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Edifier M710 review — good sound, great price
Bronze Pokdeward

Edifier M710 review — good sound, great price

by October 24, 2016

+ Affordable pricing
+ Comprehensive list of adapters for wide compatibility
+ Attractive combination of colors
+ Cable length is just nice for use on-the-go
+ Inline remote is convenient; microphone quality is good
+ Audio quality is decent with good amount of bass


- On-ear design may not suit everyone
- Bass may be slightly overbearing

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Bottom Line

The Edifier M710 is a great affordable all-purpose pair of headphones with good audio quality, but the on-ear design may not be for everyone.

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Edifier is a renowned brand of audio equipment, though better known for their impressively designed speakers than their line up of headphones. Still, I have had great experience with their headphones. Their headphones like the Edifier H840 offered decent audio quality at a very affordable price. Today we will be looking at a newer product in their line up, the Edifier M710 headset.



The Edifier M710 came in a plastic packaging with yellow highlights on black, a combination that is sure to turn heads in its direction when displayed in stores. You get a peek at the headphone through half of the package which is clear, with the other half featuring an image of the product.


On the side, you can read Edifier’s goal in designing audio equipment, as well as an infographic on the Edifier M710’s compatibility. It actually comes with an array of adapters to make it compatible with virtually every device that can output audio out there.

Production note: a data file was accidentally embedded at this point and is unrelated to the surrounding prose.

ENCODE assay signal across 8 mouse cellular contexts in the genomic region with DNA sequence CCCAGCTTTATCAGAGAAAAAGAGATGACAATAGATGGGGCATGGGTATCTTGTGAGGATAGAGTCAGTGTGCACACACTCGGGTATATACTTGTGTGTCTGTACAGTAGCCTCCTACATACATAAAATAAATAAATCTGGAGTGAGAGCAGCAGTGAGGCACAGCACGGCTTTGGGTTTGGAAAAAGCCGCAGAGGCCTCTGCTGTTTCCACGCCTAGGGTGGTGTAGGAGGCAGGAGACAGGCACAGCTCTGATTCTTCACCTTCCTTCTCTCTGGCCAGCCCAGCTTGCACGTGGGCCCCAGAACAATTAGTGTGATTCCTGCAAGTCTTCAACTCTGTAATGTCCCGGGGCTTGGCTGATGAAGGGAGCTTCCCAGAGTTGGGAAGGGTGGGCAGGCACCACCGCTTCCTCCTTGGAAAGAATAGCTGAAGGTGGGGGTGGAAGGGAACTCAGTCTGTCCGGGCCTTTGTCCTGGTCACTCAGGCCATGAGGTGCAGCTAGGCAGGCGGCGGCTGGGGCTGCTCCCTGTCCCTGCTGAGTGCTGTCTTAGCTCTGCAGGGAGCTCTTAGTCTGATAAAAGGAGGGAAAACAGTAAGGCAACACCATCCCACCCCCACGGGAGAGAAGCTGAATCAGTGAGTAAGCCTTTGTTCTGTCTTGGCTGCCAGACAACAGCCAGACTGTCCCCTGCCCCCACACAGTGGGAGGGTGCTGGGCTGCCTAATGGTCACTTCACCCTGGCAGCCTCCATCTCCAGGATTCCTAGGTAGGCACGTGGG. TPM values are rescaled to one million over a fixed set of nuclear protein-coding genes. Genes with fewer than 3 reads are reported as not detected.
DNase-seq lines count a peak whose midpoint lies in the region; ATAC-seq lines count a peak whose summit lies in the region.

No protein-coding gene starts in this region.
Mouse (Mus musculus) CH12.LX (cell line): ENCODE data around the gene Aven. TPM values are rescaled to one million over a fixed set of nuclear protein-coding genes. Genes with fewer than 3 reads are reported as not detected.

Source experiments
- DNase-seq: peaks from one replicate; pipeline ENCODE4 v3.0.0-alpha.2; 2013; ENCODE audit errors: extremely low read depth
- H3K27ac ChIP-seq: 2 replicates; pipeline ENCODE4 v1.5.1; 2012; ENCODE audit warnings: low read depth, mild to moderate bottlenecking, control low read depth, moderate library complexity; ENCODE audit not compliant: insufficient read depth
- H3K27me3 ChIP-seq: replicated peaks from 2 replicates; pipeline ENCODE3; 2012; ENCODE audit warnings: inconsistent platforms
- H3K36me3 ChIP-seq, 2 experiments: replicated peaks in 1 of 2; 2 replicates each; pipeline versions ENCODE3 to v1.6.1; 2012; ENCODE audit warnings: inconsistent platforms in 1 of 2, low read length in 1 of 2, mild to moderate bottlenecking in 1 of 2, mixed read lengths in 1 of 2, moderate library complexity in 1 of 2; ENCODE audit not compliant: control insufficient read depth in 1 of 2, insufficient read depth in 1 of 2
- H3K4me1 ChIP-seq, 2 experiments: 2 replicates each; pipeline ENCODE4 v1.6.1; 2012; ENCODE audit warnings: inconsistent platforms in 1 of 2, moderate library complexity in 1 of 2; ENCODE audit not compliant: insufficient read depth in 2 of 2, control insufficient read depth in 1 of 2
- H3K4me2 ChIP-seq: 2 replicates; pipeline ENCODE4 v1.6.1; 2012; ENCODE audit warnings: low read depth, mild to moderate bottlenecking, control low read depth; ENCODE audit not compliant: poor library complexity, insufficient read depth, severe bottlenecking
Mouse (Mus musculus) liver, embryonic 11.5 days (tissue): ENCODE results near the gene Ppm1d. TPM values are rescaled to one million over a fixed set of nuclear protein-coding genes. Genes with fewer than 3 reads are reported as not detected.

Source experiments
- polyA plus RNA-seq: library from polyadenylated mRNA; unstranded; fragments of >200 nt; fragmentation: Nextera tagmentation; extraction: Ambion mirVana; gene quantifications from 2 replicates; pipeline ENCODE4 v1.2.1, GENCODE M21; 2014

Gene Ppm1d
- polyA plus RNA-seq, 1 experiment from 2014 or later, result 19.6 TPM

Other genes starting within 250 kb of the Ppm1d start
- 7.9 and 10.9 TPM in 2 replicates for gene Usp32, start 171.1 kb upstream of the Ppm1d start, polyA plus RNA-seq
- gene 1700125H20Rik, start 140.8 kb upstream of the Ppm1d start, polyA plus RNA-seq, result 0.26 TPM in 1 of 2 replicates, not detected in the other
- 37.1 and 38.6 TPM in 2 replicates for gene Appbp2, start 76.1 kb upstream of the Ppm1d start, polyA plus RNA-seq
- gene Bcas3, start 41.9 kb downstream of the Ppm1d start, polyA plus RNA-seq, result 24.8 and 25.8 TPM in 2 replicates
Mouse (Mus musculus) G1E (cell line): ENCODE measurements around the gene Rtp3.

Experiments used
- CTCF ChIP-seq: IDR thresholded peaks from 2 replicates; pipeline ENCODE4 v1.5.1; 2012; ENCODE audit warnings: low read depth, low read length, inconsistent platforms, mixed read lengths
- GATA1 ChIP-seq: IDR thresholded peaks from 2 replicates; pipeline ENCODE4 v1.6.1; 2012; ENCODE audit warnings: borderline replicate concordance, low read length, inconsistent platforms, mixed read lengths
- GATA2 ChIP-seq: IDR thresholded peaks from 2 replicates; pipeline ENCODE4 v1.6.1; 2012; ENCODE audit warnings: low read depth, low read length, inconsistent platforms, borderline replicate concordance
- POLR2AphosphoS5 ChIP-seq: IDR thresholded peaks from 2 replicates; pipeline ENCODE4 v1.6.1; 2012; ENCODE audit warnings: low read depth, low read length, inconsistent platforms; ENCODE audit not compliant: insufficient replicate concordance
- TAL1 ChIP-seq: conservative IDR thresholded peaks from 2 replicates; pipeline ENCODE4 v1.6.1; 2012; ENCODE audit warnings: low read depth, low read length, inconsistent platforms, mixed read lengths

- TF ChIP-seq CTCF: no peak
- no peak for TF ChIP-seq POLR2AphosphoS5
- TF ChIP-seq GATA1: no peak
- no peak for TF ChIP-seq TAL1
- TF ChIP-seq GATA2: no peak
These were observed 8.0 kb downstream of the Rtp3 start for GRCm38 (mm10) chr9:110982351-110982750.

Over on the back we have a list of features and specifications of the Edifier M710, as well as a clearer image of the headset itself.


Inside the box, you get the headset itself, a simple user manual and two adapters. You get the 3.5mm microphone and output splitter, which is necessary to get it to work with desktop PCs or laptops with separate jacks for the microphone input and audio output, as the Edifier M710 features a combo 3.5mm TRRS connector. An airplane adapter ensures you can use it during your flight too.



The Edifier M710 we have here has a nice combination of black, red and gunmetal gray. Everything is plastic with the exception of the pleather earcups and headband cushion, but the combination of different finishing here definitely makes it look good enough to almost forget its entirely plastic build.


The earcups can swivel around and extend to offer a more comfortable fit. The swiveling is smooth, and allows you easier storage when you fold them flat. The extending arm is unmarked with any notches or numbering, which actually annoyed me a little because I could not be certain that both sides are extended by the same amount without slowly counting the “ticks” as I extended it.


The earcups are soft foam wrapped in pleather. They are small as they are meant to sit on your ears instead of cupping them. Not my favorite design, but there are a few reasons why on-ear headphones are still around.


The headband features rather minimal cushioning, also wrapped in pleather. Since the Edifier M710 weighs so little, I believe this shouldn’t be an issue at all.


The Edifier M710 comes with an in-line remote which allows volume control and even a microphone switch. The volume control is a slider, with the different positions The microphone switch covers the microphone hole, sliding it to the ON position just exposes the microphone.